Football is the most popular sport in the country, and there isn't a sport that has bolder displays of religion -- specifically Christianity -- than football. Perhaps part of the reason is that football is a violent sport, and anytime an injured player can come off the field under his own power it is indeed a moment to be thankful. Another reason is that a fair number of college and, eventually, pro players come from communities like Fort Oglethorpe, where religion is not kept in a box under the bed until Sunday mornings, but instead helps define the identity of the community.

According to a 2008 study by Trinity College, 15 percent of Americans do not identify with a religion. The other 85 percent does, meaning for every Tim Tebow and Kurt Warner detractor, there are plenty of supporters, maybe even an entire town worth of supporters. The Lakeview-Fort Oglethorpe cheerleaders may have only planned to offer up nuggets of encouragement, but actually they have inadvertently sparked a conversation everyone -- particularly the 85 percent who say they belong to a religion -- should engage in. When you consider earlier this year, just down the highway in Jonesboro, another cheerleading squad made headlines for a totally different reason, it's hard to find fault with the intentions of the Lakeview-Fort Oglethorpe girls. As the residents of Fort Oglethorpe fight for what they believe is their constitutional right, they are also forced to deal with the larger issues the Constitution addresses.

"As a Christian I would not have liked it if they had used verses from the Quran, and if I had known about it, I probably would not have approved of them doing so," Ransom said. "That's the basis of the court's ruling … if you allow Christian verses then you have to allow Buddhist, or Jewish and everything else. And to be perfectly honest with you, that would have been a problem here.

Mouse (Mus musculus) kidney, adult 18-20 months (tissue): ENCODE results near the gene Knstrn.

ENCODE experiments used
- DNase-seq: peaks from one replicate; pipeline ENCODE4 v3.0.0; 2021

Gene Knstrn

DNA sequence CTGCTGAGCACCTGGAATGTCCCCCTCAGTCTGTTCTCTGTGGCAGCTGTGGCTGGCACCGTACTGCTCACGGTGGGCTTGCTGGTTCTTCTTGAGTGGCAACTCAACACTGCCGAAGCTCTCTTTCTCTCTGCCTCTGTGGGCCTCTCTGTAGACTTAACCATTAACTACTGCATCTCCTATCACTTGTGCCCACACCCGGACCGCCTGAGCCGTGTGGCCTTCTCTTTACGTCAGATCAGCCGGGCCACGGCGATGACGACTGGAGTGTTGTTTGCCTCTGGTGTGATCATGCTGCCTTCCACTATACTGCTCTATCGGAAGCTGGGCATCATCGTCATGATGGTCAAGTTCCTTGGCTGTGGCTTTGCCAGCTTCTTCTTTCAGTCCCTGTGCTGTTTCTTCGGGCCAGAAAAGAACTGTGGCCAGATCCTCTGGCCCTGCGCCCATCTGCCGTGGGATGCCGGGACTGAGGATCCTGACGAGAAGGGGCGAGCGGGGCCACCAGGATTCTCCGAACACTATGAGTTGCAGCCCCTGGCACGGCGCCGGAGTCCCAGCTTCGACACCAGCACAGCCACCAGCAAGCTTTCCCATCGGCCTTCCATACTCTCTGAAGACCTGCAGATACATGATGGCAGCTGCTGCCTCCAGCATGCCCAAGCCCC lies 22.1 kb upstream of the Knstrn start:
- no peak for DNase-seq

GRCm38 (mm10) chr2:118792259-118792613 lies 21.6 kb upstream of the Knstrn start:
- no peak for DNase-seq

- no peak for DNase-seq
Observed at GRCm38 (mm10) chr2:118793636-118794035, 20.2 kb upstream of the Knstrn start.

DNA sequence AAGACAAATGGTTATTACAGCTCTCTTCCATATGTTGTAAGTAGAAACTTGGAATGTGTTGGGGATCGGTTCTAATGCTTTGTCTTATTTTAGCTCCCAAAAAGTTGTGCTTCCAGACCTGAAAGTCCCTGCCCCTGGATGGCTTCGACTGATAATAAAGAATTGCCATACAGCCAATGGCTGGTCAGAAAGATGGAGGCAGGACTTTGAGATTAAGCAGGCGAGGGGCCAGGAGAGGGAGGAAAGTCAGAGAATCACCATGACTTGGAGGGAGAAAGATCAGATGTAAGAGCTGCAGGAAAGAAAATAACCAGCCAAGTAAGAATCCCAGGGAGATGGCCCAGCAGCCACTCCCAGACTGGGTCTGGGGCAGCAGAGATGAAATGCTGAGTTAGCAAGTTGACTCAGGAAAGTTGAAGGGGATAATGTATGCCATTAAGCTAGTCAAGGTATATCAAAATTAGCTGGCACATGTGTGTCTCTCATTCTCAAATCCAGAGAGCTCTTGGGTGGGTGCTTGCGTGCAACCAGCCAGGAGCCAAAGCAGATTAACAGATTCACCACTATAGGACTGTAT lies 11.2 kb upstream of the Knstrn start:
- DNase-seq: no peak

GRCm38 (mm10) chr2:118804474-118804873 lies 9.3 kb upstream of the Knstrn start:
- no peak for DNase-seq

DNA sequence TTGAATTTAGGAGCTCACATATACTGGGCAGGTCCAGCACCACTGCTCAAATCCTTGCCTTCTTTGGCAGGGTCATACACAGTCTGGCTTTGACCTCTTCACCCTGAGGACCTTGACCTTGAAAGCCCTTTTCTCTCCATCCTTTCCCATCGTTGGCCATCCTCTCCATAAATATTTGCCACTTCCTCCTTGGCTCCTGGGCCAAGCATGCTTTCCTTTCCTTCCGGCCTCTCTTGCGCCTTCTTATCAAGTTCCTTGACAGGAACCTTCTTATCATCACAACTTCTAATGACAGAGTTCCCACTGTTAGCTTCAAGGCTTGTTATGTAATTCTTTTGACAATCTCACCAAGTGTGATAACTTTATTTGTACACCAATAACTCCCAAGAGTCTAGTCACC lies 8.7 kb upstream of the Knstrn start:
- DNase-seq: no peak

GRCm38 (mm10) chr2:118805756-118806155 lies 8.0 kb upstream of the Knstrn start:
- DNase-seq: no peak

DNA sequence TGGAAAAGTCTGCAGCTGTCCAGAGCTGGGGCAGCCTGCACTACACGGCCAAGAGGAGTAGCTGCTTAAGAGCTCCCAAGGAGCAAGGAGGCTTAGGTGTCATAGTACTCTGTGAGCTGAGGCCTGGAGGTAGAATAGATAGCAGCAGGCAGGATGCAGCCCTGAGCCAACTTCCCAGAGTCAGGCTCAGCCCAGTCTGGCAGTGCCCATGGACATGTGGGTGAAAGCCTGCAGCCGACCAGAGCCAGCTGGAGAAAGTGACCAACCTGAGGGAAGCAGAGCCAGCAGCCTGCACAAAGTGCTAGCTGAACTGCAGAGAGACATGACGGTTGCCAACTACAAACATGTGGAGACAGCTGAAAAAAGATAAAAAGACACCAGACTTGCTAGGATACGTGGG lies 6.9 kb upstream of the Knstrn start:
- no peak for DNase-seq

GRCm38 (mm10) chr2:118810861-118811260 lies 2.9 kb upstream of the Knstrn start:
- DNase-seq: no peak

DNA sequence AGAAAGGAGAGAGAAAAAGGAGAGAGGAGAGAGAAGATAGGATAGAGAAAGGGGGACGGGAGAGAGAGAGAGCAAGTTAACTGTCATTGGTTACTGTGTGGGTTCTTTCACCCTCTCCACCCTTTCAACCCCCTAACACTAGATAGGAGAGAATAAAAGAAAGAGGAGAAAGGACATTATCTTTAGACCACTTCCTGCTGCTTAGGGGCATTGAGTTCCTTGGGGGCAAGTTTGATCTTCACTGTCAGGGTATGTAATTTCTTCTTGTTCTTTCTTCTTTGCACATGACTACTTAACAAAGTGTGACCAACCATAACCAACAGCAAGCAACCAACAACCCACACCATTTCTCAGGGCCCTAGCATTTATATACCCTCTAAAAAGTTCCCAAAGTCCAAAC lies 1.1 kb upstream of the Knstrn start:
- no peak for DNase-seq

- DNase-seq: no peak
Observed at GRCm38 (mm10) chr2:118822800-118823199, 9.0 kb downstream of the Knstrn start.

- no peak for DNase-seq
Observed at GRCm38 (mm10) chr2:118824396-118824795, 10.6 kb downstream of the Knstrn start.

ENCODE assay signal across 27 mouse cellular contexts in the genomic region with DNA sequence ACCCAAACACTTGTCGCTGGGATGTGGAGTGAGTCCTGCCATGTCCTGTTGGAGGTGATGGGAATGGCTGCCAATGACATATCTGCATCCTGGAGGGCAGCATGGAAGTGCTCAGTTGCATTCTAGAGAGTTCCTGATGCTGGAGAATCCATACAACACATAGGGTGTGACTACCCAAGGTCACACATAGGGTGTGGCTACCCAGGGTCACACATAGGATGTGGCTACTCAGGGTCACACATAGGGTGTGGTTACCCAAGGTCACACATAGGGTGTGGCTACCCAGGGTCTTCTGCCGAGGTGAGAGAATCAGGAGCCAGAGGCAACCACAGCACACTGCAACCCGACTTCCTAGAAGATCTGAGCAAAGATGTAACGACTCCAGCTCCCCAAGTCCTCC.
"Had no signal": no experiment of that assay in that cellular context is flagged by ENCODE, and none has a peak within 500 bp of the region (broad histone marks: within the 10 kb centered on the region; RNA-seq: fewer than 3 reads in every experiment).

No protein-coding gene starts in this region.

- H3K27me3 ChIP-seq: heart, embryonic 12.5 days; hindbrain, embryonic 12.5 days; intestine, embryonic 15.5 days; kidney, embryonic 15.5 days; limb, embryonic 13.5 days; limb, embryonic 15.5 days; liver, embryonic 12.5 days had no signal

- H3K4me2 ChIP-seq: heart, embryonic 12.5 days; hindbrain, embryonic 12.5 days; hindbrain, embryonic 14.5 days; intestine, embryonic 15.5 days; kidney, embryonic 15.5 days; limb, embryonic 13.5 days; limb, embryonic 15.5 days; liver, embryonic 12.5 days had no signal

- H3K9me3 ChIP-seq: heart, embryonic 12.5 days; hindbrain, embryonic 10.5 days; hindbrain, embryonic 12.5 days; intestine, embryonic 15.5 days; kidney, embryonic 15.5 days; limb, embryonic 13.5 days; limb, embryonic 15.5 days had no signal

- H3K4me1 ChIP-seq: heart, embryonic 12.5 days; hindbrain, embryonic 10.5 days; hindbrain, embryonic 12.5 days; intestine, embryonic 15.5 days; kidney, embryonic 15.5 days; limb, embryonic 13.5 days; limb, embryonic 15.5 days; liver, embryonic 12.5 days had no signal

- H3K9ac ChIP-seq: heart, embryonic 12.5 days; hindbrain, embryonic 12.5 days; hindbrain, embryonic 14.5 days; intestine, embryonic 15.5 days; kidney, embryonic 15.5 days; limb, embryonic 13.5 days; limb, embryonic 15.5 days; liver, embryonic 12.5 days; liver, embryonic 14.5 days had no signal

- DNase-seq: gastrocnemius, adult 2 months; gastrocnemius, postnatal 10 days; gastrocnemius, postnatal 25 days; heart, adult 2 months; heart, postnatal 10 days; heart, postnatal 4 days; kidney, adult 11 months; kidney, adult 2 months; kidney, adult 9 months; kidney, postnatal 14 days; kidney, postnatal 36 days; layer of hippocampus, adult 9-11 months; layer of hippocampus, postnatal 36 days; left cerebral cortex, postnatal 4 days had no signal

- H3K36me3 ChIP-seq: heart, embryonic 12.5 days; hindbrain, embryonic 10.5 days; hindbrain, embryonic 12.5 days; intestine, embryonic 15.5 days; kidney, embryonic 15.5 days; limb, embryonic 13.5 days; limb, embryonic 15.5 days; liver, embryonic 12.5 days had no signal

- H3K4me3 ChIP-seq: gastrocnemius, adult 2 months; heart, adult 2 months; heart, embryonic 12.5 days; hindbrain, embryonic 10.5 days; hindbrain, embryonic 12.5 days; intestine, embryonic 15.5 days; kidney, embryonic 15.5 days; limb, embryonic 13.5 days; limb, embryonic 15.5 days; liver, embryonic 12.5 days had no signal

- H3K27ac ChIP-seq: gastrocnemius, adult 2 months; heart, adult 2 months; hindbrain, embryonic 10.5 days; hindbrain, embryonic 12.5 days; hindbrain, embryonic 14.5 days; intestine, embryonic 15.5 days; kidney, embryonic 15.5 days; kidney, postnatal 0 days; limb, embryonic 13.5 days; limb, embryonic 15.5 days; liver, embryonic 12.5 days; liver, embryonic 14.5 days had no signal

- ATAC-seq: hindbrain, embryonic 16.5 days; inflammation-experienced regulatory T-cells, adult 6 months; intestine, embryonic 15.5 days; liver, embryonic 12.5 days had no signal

"The issue for us is about freedom of expression of Christianity."

Bradley echoed that sentiment.

"I don't feel my freedom to be a Christian is affected by any law," she said. "You cannot be kept from praying.

"But if the girls had decided to use something from the Quran, I feel in our community they would've received negative feedback."

Therein lies the bigger question -- is it freedom of religion for the protestors in Fort Oglethorpe or freedom of their religion? If it's just their religion, how is that constitutional?

Politically correct society teaches us to avoid discussions about politics and religion, an irresponsible philosophy built on avoiding conflict as opposed to seeking truth and its various interpretations. Given that few things impact our day-to-day lives more than politics and religion, to not discuss these things and assume we're tolerant is like building a bridge without knowing where the other side is located. If part of the benefit of being a student-athlete is developing leadership skills and becoming a critical thinker, then going through this experience could prove to be as educational as any class the cheerleaders and football players take this semester.

If the adults can learn something from the brouhaha as well, then all the better.

LZ Granderson is a senior writer for ESPN The Magazine and a regular contributor to Page 2. He can be reached at

LZ Granderson | email

Senior Writer, ESPN The Magazine